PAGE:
We all returned, vocal proponents of this type of humanitarian vacation! What we gave in terms of our time and energy to teach teenagers in English, was returned 1000 times to us with the insights we gained from the local staff, the Children, the animals and the staff.
A few friends had travelled abroad and it looked like a lot of fun, and I was always incredibly jealous seeing their pictures when they got back! As it was my first time travelling solo, I decided that a volunteering project would be the best way to get out there, whilst not being completely alone.
I had looked at a lot of programs on many different websites. In the end, I chose the project at Daktari Bush School in South Africa as it involved teaching local children whilst also looking after animals - I was sure it would keep me busy! As a primary school teacher, I love working with children and thought that this would be a brilliant opportunity to not only make a difference for these children, but improve my own teaching in a situation completely different to the one I am used to in England.
I was a little nervous when I first arrived as this was my first time travelling solo, but I soon realised I had no reason to be! Ian was there at the airport to greet myself and another volunteer, and he immediately made us feel welcome. He even stopped the car a few times on the way back to show us the giraffes and other animals! Arriving at Daktari, the warm welcome continued and it seemed like Ian and Michele had created a proper little Daktari family. After settling in, we were invited to join the other volunteers on an overnight safari, organised by Greg, which was such a fantastic experience and allowed me to bond with the other volunteers before the children arrived, and get a real taste of Africa.
At the start of both weeks, the children were so shy and quiet, but it was fantastic to see them growing in confidence and knowledge as the week progressed. By the time Thursday rolled around, we were all toasting marshmallows on the bonfire, with the children teaching us different songs, chants and dances.
The teaching programme at Daktari covered so many areas in such a short space of time, but it managed to do it in a way that kept the children engaged and motivated. As volunteers, we were encouraged to improve the lessons, so we worked on the existing knowledge hunt lesson to create a challenging scavenger hunt. The children got incredibly competitive running around the camp looking for the clues, and it was great to see them helping the other children in their team.
I was also given the opportunity to visit a local crèche as part of Daktari’s outreach programme and teach a lesson to the 3-4 year olds. It was a real eye opener, and such a contrast from my school back in England.
I think the thing that makes Daktari unique is the combination of working with children and animals. I was drawn to this project as very few others give this opportunity. As a volunteer, you have a real impact on the children by teaching them about job opportunities, tourism, their environment, how to look after the animals and social issues such as substance abuse. After a long week of teaching, you then have the chance to cuddle up to the meerkats at the camp, go on a Big 5 safari in the nearby Kruger park or go bungee jumping off of Blyde river canyon. It was just such a fantastic project!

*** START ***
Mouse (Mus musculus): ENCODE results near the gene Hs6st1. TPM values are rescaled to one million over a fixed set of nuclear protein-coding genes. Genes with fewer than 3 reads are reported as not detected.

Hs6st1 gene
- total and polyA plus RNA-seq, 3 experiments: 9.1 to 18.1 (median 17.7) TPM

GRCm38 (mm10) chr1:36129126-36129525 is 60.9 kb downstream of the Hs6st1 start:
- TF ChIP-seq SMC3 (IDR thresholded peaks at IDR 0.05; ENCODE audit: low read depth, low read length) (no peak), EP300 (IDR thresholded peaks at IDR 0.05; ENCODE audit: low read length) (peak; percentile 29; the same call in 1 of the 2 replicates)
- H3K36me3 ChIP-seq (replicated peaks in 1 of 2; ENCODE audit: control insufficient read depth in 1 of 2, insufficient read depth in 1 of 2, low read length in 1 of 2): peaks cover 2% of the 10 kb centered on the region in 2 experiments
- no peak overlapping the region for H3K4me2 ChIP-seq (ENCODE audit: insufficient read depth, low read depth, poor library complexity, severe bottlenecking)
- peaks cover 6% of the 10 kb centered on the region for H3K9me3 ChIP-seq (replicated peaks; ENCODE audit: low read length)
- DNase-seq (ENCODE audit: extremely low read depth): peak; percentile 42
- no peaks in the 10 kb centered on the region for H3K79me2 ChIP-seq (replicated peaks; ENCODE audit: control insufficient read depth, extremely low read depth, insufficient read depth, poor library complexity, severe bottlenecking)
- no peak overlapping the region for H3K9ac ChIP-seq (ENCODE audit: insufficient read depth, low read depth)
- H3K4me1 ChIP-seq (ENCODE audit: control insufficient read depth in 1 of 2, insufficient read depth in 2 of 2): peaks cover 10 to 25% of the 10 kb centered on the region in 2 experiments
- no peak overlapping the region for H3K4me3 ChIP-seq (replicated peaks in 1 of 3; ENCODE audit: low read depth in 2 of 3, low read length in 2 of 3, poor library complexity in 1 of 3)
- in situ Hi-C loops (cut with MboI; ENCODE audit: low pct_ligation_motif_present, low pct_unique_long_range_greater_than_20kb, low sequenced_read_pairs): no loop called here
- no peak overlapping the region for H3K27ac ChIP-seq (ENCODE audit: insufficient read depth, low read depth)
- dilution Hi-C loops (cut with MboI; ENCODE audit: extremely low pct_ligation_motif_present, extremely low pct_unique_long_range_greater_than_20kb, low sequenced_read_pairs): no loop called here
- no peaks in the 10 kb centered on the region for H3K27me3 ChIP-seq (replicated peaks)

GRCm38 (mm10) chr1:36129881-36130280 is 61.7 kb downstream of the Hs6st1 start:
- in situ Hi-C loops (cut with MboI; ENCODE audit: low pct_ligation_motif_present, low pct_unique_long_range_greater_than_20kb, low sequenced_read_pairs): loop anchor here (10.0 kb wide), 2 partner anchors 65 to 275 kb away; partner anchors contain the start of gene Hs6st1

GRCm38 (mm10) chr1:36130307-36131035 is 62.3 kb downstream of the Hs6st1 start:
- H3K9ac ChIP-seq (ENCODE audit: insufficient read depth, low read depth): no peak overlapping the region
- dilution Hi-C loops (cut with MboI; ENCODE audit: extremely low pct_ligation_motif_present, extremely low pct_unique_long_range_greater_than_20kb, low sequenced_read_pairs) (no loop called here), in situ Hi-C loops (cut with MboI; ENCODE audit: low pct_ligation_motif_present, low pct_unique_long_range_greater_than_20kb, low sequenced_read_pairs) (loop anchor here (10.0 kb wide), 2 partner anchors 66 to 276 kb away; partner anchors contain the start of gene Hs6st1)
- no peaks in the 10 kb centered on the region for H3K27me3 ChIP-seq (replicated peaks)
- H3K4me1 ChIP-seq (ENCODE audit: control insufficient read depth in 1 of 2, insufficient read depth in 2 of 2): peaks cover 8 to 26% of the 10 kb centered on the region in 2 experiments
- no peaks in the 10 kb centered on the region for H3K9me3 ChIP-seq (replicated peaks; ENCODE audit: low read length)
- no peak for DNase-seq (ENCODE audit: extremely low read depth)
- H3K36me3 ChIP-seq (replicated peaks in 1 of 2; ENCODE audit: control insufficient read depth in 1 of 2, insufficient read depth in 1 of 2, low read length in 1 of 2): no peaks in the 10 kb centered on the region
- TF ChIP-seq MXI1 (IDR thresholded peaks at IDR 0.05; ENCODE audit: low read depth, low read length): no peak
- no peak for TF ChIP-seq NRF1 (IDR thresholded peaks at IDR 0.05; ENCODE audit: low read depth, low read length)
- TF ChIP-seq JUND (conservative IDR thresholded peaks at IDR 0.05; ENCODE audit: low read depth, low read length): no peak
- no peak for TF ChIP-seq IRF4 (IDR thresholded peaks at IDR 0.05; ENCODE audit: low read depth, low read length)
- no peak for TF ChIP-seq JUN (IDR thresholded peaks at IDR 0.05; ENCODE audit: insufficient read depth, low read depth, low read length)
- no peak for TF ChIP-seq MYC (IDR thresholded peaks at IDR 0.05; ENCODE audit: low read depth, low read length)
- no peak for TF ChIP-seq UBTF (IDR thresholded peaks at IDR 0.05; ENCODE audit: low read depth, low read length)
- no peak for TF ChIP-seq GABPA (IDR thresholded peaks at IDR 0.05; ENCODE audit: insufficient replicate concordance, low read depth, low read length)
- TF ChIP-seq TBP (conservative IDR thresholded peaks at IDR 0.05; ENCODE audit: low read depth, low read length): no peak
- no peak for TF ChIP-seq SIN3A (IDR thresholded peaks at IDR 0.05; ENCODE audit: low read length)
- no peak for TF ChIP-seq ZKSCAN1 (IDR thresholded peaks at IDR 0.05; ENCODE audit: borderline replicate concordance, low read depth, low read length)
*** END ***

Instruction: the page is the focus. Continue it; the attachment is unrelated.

All in all, I have had such a fantastic experience at Daktari, and my only regret was that it didn’t last longer! It’s incredible what Ian and Michele have achieved at Daktari in 10 years, and it’s clear the impact it has on the children, animals, local communities, and the volunteers who visit. I cannot recommend it enough, and I hope very much to visit again in the not too distant future!
My summer at DAKTARI primarily consisted of teaching local children and working with orphaned African wildlife. Working with local children proved to be the largest interaction while working at DAKTARI as students would come for five days a week and we would work with them from 7 A.M. to 8 P.M. each day. We would teach the students different subjects related to the environment and eco-tourism with some lessons touching on making South Africa a better place, safe sex, respect, and substance abuse.
The schedule for working with the children was very similar to that of an educational summer camp, and also involved the children and volunteers with the care taking of animals kept within enclosures around DAKTARI's camp. Taking care of the animals consisted of cleaning their enclosures and feeding and watering them every day.
At times, volunteers created projects to enhance the animal enclosures and would work on those projects when students were not at DAKTARI.
There were also opportunities for volunteers to go on excursions during the weekends, where every Saturday volunteers could go into town or go on other excursions such as hot air balloon tours, trips to Kruger National Park and to different wildlife centers around Hoedspruit.
I had a wonderful time and would recommend looking into DAKTARI as a possible volunteering opportunity. Be prepared to work, as it can be a demanding and tiring job at times. While I worked at DAKTARI some issues arose between volunteers and managerial staff where views did not align at times, and jokes could be off-color, but the long term volunteers were great to discuss these issues with. DAKTARI gave me a wonderful, life changing experience and really opened my eyes to the world outside of the United States. I could have never predicted what the experience was like and the African bush was truly breath-taking.
I greatly enjoyed working with the local children, they were very fun to teach and to play games around the camp with. I enjoyed working with all of the other volunteers and I am so glad that I met all of the long term volunteers, all of which are wonderful people and great company around a dinner table. I hope DAKTARI continues to touch the lives of the locals and to make a difference in how the environment is perceived in Africa.